July 15, 2024
clear sky Clear 78 °F

Can we predict which teens are at risk for depression?

Elana Israel, a PhD student in psychology, explores the connection between mood and physiological signs

Clinical psychology PhD candidate Elana Israel Clinical psychology PhD candidate Elana Israel
Clinical psychology PhD candidate Elana Israel Image Credit: Provided photo.

Adolescence is a time rife with biological, mental and social changes as children make the tumultuous transition into adulthood.

At the same time, rates of depression begin to skyrocket. What if there were a way to pinpoint the risk of mental illness early on before lasting symptoms take root? Elana Israel is eager to find out.

A fourth-year student in Binghamton University’s doctoral program in clinical psychology, Israel explores factors that could potentially predict the emergence of depression in adolescents. She recently received a perfect score on her National Research Service Award fellowship application through the National Institute of Mental Health. The fellowship will cover graduate school costs for two years, allowing her to focus on her research.

Originally from Concord, Mass., Israel earned a bachelor’s in psychology at the University of Maryland College Park, followed by a research assistantship at Harvard Medical School’s McLean Hospital. She chose Binghamton University for the opportunity to study with Professor of Psychology Brandon Gibb, she said.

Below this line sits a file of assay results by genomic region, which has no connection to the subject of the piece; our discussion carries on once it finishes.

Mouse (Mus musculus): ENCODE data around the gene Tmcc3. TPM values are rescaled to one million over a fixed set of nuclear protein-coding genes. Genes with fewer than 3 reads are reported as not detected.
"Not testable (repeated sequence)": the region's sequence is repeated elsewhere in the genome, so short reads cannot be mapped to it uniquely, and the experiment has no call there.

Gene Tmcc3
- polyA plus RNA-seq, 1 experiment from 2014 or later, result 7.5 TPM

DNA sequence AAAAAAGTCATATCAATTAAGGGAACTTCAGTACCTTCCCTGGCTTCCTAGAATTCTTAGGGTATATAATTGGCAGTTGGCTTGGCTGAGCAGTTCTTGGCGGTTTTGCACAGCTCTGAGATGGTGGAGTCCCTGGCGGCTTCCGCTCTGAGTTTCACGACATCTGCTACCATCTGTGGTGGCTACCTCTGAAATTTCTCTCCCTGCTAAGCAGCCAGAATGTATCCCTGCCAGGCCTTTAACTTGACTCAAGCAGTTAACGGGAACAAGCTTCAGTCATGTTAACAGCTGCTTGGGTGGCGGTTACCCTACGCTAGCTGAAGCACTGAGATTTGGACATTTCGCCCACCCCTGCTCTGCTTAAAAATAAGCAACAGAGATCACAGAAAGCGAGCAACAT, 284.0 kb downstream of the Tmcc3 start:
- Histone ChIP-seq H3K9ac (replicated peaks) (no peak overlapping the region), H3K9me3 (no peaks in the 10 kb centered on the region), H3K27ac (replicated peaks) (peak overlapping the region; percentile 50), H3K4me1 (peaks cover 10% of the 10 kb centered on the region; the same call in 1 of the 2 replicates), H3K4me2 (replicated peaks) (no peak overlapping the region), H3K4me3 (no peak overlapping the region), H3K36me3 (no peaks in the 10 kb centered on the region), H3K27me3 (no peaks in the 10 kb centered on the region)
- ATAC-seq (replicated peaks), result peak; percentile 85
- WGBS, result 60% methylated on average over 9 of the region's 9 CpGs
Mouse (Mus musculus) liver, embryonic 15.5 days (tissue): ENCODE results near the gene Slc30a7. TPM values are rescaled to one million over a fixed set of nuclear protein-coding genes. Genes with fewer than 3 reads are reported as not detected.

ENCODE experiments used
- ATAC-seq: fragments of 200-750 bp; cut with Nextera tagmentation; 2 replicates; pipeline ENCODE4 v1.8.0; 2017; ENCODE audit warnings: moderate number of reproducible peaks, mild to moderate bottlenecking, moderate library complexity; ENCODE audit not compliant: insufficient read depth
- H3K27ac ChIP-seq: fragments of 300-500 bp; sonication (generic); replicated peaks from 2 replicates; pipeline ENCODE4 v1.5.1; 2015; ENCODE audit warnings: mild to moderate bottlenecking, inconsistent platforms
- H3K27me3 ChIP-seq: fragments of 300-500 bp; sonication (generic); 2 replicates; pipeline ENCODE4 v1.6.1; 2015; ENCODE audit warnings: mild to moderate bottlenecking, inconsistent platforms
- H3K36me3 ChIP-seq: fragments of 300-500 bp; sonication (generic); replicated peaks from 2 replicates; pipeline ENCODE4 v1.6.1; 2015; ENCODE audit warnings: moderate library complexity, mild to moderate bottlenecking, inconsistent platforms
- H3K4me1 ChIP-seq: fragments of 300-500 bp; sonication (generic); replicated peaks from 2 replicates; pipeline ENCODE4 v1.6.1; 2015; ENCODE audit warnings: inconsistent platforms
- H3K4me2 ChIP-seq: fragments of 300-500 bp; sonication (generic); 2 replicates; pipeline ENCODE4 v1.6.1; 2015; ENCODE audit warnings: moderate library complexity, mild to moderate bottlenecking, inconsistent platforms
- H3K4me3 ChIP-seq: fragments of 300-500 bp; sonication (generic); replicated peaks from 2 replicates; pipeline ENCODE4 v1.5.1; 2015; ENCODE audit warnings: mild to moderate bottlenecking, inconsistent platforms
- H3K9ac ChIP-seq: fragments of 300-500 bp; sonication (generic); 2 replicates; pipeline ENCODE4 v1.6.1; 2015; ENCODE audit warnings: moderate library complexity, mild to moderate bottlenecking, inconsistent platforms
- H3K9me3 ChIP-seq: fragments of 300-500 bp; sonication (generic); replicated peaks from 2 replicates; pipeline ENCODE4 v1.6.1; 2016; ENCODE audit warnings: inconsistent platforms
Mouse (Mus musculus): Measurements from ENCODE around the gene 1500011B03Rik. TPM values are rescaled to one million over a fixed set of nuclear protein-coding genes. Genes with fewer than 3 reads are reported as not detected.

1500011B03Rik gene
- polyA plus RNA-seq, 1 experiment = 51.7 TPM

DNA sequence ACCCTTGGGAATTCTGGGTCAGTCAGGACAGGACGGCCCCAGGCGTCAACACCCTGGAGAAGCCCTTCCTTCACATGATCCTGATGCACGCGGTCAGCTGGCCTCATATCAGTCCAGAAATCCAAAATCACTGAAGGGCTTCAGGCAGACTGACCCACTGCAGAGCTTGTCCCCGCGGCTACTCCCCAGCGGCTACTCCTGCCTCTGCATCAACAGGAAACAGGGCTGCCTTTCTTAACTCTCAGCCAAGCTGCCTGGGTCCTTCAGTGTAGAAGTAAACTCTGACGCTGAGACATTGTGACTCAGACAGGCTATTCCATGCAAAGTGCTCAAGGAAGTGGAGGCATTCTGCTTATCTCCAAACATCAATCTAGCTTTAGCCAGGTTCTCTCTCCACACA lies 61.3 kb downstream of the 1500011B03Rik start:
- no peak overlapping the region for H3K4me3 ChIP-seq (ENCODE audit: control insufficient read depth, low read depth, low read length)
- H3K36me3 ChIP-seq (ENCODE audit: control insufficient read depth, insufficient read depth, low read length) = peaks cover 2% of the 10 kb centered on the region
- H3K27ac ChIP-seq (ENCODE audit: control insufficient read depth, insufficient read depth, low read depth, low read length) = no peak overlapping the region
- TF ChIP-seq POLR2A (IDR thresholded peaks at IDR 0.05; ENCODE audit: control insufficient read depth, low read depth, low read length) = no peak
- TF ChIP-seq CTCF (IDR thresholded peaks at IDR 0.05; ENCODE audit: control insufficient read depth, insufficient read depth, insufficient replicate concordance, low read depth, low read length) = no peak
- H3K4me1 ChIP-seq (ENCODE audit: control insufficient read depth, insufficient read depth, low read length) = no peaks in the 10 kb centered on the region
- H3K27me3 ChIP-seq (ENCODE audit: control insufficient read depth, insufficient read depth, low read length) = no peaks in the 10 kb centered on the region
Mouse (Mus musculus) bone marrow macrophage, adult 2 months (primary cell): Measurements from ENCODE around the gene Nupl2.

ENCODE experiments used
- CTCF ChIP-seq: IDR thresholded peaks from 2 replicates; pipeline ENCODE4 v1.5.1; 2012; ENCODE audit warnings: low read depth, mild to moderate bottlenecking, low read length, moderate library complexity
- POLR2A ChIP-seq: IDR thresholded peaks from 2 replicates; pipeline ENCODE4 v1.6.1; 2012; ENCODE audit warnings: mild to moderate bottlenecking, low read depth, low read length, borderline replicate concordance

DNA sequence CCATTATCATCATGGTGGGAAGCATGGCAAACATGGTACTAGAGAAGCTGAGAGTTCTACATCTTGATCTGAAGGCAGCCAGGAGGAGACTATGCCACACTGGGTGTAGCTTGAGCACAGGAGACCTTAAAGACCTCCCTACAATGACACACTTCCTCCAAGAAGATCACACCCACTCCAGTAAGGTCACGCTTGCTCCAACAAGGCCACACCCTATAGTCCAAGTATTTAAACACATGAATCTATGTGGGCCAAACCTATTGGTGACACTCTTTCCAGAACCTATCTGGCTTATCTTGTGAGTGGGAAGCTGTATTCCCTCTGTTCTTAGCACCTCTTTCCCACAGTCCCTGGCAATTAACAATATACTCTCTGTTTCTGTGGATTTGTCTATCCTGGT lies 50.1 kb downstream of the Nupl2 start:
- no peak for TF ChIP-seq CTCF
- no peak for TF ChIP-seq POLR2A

In her grant-funded project, Israel focuses on how neural responses to positive and negative feedback, including monetary rewards versus losses and social acceptance versus rejection, using electroencephalogram (EEG).

She is looking at whether neural markers of depression risk collected in the laboratory translate to actual moods, which are assessed via smartphone surveys outside of the lab. The surveys, sent three times a day for about a week, ask about teens’ emotional states, activities and who they are interacting with.

“That way, we can see whether these neural markers of depression risk predict actual functioning in the real world and actual symptoms related to depression,” she said.

One of the best predictors of future depression risk is having a family history of the disorder. However, even in this high-risk group, the majority will not go on to develop the disorder, she pointed out. Finding specific, modifiable markers of risk that can be targeted in interventions can potentially prevent adolescents from later developing the disorder.

“This type of research is incredibly important and can help bridge the gap between laboratory findings and real-world moods,” Gibb said. “We also hope that it will help clarify the specific role of adolescents’ responses to social feedback and how this may increase risk for depression.”

Posted in: Health, Harpur